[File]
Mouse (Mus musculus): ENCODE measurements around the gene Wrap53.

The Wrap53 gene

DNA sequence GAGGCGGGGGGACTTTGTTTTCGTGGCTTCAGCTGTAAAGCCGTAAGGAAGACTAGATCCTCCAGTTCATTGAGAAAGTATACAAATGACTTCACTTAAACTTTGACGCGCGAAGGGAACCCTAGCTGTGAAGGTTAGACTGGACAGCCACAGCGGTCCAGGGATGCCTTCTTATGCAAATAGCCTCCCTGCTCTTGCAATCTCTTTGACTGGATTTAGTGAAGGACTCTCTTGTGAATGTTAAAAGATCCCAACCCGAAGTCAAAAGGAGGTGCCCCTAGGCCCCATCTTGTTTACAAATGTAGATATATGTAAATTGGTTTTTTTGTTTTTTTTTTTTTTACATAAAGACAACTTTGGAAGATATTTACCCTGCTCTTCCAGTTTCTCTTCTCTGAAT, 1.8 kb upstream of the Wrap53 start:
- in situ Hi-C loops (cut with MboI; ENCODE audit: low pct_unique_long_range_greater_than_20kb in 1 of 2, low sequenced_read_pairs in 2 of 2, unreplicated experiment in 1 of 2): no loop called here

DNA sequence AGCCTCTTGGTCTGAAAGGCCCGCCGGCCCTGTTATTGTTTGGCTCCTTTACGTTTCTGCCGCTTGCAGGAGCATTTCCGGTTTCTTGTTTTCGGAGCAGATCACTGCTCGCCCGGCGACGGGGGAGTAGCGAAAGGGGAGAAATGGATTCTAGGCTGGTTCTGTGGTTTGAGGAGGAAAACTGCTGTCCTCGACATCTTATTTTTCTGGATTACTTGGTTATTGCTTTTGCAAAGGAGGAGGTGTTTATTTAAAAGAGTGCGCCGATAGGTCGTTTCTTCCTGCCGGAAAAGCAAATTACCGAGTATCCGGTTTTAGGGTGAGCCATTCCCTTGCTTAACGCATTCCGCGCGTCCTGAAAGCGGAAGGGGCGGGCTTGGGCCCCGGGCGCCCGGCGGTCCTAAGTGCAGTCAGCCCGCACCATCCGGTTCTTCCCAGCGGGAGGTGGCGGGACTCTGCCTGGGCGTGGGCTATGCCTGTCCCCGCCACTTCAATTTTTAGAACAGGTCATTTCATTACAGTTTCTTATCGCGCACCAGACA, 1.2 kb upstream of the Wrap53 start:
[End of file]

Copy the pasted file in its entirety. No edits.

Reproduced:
Mouse (Mus musculus): ENCODE measurements around the gene Wrap53.

The Wrap53 gene

DNA sequence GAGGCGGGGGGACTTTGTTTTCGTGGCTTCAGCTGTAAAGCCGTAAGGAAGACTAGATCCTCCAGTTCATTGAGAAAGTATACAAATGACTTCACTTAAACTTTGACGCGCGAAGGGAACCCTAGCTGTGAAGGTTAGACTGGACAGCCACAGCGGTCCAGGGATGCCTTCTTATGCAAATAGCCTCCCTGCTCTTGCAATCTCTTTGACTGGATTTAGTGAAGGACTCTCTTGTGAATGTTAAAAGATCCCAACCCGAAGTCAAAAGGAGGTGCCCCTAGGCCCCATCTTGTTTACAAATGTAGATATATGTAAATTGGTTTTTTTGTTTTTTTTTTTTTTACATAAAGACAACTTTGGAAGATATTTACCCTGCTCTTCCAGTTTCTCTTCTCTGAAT, 1.8 kb upstream of the Wrap53 start:
- in situ Hi-C loops (cut with MboI; ENCODE audit: low pct_unique_long_range_greater_than_20kb in 1 of 2, low sequenced_read_pairs in 2 of 2, unreplicated experiment in 1 of 2): no loop called here

DNA sequence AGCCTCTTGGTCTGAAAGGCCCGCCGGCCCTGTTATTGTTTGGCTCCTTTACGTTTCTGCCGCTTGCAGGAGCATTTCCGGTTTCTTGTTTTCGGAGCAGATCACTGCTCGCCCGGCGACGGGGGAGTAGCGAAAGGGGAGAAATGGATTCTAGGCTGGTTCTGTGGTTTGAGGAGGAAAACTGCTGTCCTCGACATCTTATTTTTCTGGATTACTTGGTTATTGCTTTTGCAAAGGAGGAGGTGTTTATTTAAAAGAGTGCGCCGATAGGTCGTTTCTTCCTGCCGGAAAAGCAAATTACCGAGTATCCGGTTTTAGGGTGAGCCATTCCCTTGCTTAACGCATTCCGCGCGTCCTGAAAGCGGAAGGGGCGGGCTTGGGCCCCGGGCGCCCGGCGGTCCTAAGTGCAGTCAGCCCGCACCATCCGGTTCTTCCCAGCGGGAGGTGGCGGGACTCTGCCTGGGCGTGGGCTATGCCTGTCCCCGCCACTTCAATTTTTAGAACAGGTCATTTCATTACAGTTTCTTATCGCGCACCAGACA, 1.2 kb upstream of the Wrap53 start: